Paphiopedilum bellatulum

I got a small flask of Paphiopedilum bellatulum from Equatorial Plant Co in 2008 and deflasked them in August the same year. I have since traded all the seedling but one plant that I kept for myself and it is now blooming for the very first time, 3 years and 7 months later. I am like a proud momma! You really have to be patience when you raise orchid seedlings, but in this case it was more than worth the wait. The name is derived from the Latin word bellus (meaning beautiful), a fitting name I would say. I adore the voluptuous shape and vanilla ice cream coloring against the mottled leaf backdrop, marvelous.

Paphiopedilum bellatulum is a small terrestrial or lithophytic species from China to Indo-China where it grows at 900 to 1500 meters in shady locations on limestone cliffs. Flowers grow as large as 5-8 cm wide, mine measures about 6 cm, and blooms from a short, dark purple inflorescence that just clears the beautifully mottled green leaves with a deep purple underside. It is reputed to be a difficult species to grow, but perhaps this is because the growing recommendations for it found online can be rather contradictory. Some say to grow it warm to hot, other cool to intermediate. I say it does best in intermediate growing conditions in medium/low light and kept evenly moist all year, only slightly drier November through April. It supposedly prefers a slightly calcareous medium, but I grow mine just fine in a mix of medium bark and volcanic rocks without any added calcium.

Edit: As it turns out, this is probably a primary hybrid with P bellatulum in the mix, not a pure species… so I still need to get the pure species for my collection.  

Paphiopedilum bellatulum (Rchb.f.) Stein, Orchid.-Buch: 456 (1892).

Paphiopedilum bellatulum
Paphiopedilum bellatulumPaphiopedilum bellatulumPaphiopedilum bellatulum

By | 2017-10-13T11:25:41+02:00 April 28th, 2012|Categories: Flask babies, My orchids|Tags: , , , , |13 Comments

About the Author:

Karma is a digital nomad graphic artist and writer, orchid nerd and long-distance hiker from Gothenburg, Sweden. Former editor-in-chief for the Swedish Orchid Society magazine, published internationally and held lectures on orchid culture.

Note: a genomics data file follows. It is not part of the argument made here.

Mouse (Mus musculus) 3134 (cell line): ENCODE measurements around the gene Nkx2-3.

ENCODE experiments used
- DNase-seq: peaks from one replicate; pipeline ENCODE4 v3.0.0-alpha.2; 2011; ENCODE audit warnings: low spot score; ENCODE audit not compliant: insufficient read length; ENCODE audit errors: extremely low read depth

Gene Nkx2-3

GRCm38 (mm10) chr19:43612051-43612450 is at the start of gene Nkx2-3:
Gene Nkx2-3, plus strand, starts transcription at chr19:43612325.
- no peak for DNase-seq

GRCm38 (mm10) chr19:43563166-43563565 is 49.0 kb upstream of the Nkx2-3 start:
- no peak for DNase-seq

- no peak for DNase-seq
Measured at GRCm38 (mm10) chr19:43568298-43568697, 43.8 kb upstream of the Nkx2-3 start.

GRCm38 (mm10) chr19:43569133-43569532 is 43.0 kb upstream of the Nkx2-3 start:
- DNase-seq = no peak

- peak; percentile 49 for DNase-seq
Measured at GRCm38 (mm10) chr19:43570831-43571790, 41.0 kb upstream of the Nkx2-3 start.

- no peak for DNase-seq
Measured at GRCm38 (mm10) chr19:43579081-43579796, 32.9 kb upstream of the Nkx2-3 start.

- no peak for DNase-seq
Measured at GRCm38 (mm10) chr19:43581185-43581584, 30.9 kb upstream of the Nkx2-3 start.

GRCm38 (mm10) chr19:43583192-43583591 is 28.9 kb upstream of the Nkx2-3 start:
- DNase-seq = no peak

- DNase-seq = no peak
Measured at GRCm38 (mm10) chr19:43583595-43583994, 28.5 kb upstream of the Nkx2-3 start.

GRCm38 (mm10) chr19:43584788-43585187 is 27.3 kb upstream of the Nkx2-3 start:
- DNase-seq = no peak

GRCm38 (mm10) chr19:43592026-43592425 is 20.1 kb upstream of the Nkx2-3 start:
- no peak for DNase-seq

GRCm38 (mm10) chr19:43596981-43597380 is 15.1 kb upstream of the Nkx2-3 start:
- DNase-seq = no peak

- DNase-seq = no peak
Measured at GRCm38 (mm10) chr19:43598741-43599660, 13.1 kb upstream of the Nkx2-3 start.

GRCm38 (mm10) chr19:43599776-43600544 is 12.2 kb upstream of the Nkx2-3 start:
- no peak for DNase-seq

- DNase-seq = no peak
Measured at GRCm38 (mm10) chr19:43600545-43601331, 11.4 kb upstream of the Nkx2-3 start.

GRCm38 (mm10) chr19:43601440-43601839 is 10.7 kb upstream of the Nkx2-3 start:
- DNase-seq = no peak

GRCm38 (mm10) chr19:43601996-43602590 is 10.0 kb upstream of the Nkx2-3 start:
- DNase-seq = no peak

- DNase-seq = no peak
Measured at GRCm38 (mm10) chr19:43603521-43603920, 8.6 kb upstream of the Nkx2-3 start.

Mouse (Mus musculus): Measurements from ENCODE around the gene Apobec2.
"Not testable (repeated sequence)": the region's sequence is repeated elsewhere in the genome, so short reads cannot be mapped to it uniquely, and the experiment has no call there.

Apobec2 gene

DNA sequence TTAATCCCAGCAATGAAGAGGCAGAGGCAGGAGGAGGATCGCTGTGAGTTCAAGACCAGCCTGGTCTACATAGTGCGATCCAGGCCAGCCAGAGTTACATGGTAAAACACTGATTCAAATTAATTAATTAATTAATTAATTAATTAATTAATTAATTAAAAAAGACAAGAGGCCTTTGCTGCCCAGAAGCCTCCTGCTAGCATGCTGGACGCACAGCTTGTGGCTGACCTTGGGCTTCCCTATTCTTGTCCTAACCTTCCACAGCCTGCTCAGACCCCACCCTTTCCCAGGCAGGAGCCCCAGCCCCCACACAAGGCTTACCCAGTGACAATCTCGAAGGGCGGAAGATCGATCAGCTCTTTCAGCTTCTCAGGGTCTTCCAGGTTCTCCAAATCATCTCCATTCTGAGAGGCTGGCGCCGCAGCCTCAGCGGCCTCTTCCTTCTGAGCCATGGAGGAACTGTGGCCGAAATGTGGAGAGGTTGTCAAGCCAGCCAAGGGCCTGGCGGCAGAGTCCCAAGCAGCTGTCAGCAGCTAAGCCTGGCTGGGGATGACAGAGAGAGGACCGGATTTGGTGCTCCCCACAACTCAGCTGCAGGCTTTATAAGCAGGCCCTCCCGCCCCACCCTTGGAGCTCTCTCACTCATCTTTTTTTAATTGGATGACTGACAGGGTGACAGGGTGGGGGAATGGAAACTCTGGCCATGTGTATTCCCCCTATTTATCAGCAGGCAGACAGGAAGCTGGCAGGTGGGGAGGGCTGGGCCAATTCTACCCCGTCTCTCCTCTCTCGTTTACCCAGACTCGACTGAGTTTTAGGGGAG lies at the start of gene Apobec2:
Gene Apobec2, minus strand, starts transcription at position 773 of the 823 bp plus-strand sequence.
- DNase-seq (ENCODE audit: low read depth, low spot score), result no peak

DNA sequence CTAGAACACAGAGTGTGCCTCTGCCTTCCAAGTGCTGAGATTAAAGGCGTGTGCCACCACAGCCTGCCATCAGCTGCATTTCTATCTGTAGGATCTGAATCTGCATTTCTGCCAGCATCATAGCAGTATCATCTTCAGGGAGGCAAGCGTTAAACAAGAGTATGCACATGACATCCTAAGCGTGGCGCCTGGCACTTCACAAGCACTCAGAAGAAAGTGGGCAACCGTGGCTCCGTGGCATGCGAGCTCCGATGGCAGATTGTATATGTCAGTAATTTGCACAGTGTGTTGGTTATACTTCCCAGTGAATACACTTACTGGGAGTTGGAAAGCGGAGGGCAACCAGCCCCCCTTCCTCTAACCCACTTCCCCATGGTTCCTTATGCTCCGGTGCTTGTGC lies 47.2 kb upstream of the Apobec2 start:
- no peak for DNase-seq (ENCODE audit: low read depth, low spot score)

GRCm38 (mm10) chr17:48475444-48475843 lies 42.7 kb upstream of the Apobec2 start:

1. salaite April 28, 2012 at 18:36 - Reply

    I find these extremely beautiful and too expensive to buy as full size plant, so i suppose you have done the right thing it’s worth the wait

  2. Karma April 28, 2012 at 18:40 - Reply

    Thank you! Yes, they are lovely. 🙂

  3. Damien T April 30, 2012 at 03:03 - Reply

    Very cute. My paphs are in spike and I hope it will bloom this time. The last two times the buds shriveled when it was halfway formed. I suspect that it’s the low humidity (50%). Sorry about your lost on the fungal infection. Very interesting read though! Talking about drama…. Lol.

    • Karma April 30, 2012 at 08:52 - Reply

      Thanks Damien! Hope your Paph buds will go all the way to flower this time.

  4. Jacob May 17, 2012 at 19:57 - Reply

    Your skill in growing this flawless beauty from flask is impressive!

  5. Karma May 17, 2012 at 22:17 - Reply

    Thank you!!! I have some doubts about it being a pure P bellatulum though… looks a lot like it might be a primary hybrid of some sort… maybe with P niveum? Still, I am proud of raising it from flask. 🙂

  6. janet July 25, 2012 at 21:55 - Reply

    I saw my first and only bellatulum at the orchid fair in Santa Barbara a couple of weekends ago and haven’t been able to get them out of my mind. They are the most beautiful of all the orchids, in my opinion. The Japanese gentleman had brought his from Japan for the show. He had priced them from $100 to $500 for a single blooming 4″ plant. Each plant had one bloom, the $100 plant was almost finished blooming but the $500 ones were just beginning. I want to raise these myself, even in a flask if I have to. Congrats on being a “new mamma”. Lovely!

    • Karma July 30, 2012 at 22:33 - Reply

      Thank you Janet! I do love this one, even though it turned out not to be a pure P bellatulum. Probably a primary hybrid with P bellatulum in the mix… so I still need to get a real P bellatulum for my collection. Good luck you too! I have a close cousin in bud right now though (for the first time), P niveum, in my opinion probably the most beautiful species in the whole Brachypetalum subgenus. Exciting. 🙂

  7. Jenn December 5, 2012 at 07:09 - Reply

    Hey there! I’m an orchid addict, and Google sent me to your blog when I was looking for a paph bellatulum! I have secured one for myself…I don’t know if you’re still looking for one, but there’s one currently listed on ebay for $35.99. It’s in bud. Just go to ebay and search for paph bellatulum and it should come up!

    Happy orchid growing!
    Smiles, Jenn

  8. Jenn December 5, 2012 at 07:11 - Reply

    Oh drat…I just noticed that you’re in Sweden. The seller only ships to the US. Ah, well…you don’t need to publish these comments…I just wanted to let you know about the orchid!

    Have a great day!

  9. Karma December 5, 2012 at 09:42 - Reply

    No worries Jenn! Thanks for thinking of me. 🙂 I did find a new one earlier this fall. This one is the true species and in bloom right now.

  10. giardino richard November 17, 2013 at 18:03 - Reply

    Vous etes la personne la plus experte en matiere d’horchidees que j’ai vu et votre site est a la hauteur de votre savoir , j’habite dans la ville de TOULON departement du VAR cote d’azur merci pour tous et bonne continuation

    • Karma November 17, 2013 at 20:56 - Reply

      Thank you, I am glad you like my site. 🙂

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